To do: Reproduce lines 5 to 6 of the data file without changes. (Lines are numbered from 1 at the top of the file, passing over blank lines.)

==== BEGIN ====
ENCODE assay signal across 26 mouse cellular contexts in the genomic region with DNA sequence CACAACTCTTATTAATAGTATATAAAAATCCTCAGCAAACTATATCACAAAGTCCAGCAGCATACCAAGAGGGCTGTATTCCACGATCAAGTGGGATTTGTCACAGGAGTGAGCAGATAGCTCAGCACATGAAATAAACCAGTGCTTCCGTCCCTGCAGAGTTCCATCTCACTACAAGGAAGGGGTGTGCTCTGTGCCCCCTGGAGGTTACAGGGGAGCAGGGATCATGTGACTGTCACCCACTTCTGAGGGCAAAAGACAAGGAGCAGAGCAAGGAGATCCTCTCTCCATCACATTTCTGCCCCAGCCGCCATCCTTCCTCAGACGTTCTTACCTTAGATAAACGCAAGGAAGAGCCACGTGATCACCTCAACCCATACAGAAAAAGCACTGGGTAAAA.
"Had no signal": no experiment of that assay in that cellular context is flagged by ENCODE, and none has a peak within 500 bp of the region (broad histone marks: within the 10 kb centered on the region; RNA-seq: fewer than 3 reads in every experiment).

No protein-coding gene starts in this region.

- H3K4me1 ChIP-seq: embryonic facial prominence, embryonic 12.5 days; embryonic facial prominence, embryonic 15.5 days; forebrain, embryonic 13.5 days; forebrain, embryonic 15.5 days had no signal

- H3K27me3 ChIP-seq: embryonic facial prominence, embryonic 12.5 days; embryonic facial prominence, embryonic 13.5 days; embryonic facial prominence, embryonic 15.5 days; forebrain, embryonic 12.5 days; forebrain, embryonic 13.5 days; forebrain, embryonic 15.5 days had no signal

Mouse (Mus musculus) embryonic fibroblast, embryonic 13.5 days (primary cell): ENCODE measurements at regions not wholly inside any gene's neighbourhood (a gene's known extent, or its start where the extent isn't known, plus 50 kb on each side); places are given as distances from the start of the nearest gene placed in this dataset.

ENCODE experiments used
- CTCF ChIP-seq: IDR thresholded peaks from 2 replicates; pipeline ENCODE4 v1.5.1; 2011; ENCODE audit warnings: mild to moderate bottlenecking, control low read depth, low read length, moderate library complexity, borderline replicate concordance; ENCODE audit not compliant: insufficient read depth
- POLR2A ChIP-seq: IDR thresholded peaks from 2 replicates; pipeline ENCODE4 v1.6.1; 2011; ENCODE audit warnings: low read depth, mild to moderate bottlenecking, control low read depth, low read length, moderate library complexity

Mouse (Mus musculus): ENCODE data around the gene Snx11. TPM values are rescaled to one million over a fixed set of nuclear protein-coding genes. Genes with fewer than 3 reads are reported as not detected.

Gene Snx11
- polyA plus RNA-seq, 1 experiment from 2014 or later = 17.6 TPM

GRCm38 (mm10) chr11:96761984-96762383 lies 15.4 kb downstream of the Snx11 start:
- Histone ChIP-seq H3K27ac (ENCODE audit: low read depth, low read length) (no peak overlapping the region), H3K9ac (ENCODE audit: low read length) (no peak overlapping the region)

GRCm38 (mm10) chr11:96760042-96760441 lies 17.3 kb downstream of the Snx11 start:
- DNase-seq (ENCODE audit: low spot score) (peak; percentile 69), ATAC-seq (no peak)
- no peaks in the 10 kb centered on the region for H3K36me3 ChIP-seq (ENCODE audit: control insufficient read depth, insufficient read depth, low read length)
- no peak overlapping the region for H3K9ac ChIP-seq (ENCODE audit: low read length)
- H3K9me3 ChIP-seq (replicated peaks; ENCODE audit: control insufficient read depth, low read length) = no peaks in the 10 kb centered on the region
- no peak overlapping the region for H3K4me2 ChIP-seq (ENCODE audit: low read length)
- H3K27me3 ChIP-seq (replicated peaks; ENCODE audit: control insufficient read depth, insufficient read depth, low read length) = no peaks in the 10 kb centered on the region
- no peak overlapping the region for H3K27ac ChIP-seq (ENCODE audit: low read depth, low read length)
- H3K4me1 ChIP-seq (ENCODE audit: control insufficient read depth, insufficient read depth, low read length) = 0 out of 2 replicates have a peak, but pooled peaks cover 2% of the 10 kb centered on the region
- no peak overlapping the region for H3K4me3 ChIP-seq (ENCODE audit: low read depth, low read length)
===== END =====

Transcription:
- H3K27me3 ChIP-seq: embryonic facial prominence, embryonic 12.5 days; embryonic facial prominence, embryonic 13.5 days; embryonic facial prominence, embryonic 15.5 days; forebrain, embryonic 12.5 days; forebrain, embryonic 13.5 days; forebrain, embryonic 15.5 days had no signal

Mouse (Mus musculus) embryonic fibroblast, embryonic 13.5 days (primary cell): ENCODE measurements at regions not wholly inside any gene's neighbourhood (a gene's known extent, or its start where the extent isn't known, plus 50 kb on each side); places are given as distances from the start of the nearest gene placed in this dataset.